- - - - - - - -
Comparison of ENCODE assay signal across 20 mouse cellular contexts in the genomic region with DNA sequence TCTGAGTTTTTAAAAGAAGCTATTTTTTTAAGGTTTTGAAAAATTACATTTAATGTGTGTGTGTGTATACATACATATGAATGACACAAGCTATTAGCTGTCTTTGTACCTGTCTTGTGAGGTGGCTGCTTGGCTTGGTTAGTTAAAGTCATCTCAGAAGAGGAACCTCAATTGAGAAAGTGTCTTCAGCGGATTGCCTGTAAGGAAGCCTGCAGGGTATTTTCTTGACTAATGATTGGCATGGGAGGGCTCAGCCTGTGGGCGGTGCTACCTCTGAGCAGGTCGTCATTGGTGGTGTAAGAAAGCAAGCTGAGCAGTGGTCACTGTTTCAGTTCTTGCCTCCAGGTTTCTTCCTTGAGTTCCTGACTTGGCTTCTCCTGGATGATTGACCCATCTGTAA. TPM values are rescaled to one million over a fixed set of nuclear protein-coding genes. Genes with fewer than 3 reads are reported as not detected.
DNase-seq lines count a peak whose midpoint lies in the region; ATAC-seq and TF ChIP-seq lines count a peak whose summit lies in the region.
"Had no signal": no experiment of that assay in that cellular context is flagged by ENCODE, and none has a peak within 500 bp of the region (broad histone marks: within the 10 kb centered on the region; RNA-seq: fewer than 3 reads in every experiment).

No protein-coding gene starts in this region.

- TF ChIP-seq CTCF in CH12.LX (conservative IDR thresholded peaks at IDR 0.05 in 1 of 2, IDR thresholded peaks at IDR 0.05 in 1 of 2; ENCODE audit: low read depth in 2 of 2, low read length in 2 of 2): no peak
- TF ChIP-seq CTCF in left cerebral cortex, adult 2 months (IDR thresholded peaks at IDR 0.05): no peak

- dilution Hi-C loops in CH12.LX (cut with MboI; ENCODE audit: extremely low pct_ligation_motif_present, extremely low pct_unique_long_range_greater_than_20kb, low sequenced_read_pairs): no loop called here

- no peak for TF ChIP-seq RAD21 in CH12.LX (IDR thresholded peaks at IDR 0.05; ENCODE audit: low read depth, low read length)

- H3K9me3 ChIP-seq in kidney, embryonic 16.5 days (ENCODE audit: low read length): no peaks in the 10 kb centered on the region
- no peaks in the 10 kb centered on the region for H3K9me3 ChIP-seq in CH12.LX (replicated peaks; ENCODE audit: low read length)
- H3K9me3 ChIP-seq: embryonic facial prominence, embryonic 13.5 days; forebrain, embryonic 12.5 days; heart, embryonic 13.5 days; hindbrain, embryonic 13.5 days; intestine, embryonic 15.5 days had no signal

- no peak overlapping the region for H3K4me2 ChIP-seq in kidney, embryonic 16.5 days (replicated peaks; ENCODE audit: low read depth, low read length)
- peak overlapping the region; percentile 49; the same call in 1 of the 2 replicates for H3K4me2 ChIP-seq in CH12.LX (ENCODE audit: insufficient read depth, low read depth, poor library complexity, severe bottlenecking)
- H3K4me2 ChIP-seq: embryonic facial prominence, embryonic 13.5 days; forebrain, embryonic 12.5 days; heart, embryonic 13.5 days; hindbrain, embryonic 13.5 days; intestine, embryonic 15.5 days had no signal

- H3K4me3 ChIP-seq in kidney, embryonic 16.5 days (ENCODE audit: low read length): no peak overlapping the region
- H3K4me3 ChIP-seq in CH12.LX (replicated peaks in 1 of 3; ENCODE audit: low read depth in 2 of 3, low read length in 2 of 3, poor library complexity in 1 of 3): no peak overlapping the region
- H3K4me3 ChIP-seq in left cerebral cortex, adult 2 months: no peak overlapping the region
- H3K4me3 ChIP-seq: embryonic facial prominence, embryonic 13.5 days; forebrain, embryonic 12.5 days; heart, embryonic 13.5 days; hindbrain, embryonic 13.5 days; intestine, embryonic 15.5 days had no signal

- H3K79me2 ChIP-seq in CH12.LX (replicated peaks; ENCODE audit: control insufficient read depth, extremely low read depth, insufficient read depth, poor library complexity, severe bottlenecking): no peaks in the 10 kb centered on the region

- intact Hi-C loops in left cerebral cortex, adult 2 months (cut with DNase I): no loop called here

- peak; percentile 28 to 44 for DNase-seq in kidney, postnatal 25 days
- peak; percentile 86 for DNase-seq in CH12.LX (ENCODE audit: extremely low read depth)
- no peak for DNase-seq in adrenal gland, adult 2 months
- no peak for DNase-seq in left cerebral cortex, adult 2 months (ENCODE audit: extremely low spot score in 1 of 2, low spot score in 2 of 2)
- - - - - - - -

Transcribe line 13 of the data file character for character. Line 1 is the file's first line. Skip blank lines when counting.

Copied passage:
- peak overlapping the region; percentile 49; the same call in 1 of the 2 replicates for H3K4me2 ChIP-seq in CH12.LX (ENCODE audit: insufficient read depth, low read depth, poor library complexity, severe bottlenecking)